68 Million Exposed in Old Dropbox Hack
In an email response to a SecurityWeek inquiry, IT security expert Sorin Mustaca said that the surprising fact is that the 2012 hack of Dropbox didn’t emerge earlier, along with the other mega-breaches. He also notes that the use of the SHA1 hashing algorithm with salting improves the security of these passwords.
“Fortunately, Dropbox was using the SHA 1 hashing algorithm (today this is not considered “strong” anymore) and it was using salting even in 2012 – an operation that many other services don’t do even today. Many are using legacy systems which make use of MD5 without hashing – I guess that the ‘never change a running system’ is still applied literally in many websites,” Mustaca said.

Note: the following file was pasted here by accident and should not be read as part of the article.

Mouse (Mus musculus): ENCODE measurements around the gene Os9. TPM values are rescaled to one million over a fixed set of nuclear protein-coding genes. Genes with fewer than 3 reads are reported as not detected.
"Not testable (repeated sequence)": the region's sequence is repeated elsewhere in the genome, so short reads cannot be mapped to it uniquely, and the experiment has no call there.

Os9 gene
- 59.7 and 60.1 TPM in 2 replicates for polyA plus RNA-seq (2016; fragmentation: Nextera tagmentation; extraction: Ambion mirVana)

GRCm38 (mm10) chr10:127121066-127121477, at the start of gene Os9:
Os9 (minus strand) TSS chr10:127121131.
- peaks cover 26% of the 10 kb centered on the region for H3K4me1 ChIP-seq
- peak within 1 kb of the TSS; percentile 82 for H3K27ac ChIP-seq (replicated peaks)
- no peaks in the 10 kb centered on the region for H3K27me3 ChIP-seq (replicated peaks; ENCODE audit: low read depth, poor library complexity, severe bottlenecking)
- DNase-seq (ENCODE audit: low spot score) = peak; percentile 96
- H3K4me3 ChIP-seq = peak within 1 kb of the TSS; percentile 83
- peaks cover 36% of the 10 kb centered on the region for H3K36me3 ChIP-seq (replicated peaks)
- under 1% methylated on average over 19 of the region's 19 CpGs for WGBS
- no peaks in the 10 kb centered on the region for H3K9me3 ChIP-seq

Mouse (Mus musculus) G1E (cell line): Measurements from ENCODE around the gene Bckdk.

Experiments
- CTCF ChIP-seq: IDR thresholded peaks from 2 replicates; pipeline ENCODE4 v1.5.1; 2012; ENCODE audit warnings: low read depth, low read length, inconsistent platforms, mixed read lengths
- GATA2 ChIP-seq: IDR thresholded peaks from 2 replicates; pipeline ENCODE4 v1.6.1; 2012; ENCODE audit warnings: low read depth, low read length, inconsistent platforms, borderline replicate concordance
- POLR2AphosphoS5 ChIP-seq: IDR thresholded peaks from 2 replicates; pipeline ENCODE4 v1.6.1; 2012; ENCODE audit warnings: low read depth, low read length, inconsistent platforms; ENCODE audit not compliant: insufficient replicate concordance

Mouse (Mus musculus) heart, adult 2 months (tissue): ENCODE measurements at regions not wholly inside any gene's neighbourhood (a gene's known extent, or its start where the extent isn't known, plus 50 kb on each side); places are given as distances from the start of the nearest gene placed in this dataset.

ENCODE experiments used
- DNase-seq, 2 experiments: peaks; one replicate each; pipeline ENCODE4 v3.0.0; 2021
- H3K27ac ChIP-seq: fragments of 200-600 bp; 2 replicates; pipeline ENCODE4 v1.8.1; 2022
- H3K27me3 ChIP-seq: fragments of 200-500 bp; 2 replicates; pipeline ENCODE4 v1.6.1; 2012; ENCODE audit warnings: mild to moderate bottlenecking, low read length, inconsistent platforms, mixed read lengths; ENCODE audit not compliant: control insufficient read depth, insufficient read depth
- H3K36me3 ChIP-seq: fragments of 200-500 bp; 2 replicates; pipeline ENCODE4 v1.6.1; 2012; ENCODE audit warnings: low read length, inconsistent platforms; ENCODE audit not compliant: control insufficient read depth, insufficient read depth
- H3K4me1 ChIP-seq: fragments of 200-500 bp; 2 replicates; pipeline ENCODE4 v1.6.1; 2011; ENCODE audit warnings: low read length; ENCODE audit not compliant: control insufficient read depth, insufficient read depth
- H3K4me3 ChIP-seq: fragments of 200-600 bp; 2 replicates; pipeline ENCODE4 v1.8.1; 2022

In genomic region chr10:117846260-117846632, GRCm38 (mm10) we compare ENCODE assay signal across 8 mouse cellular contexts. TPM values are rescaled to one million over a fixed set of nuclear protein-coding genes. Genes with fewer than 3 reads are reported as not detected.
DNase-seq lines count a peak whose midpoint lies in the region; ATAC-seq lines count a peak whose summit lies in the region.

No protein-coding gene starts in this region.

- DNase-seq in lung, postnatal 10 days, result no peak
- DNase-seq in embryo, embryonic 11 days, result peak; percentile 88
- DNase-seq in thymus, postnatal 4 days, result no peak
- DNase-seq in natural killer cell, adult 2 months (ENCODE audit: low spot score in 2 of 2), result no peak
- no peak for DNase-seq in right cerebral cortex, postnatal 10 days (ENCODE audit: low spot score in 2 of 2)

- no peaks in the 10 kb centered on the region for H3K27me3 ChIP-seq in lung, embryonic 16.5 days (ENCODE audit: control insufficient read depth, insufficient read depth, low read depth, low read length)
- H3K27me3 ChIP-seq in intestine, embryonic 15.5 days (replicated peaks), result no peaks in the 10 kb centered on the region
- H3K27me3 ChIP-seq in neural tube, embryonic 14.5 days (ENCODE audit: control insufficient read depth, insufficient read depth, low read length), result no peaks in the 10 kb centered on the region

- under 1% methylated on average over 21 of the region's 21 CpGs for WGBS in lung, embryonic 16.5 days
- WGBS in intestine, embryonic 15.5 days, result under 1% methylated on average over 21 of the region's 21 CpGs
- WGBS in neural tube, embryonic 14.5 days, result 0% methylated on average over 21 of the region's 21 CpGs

To stay protected, he says, users should create unique passwords for each of the services they use, never reuse passwords, and enable two-factor authentication wherever it is available. Service providers should never store passwords in plain text or encrypted, but should use a strong hashing function with a solid salt.
– Create a unique password for each service you use. Read my free eBook in order to learn how to create unique good passwords and to remember them as well.
– Don’t reuse passwords on multiple websites.
– Enable two-factor authentication whenever available
For service providers:
– Never store passwords in plain text or encrypted – just hashed
– Use a strong hashing function with a solid salt to hash passwords
© Copyright 2016 Sorin Mustaca, All rights Reserved. Written For: Sorin Mustaca on Cybersecurity
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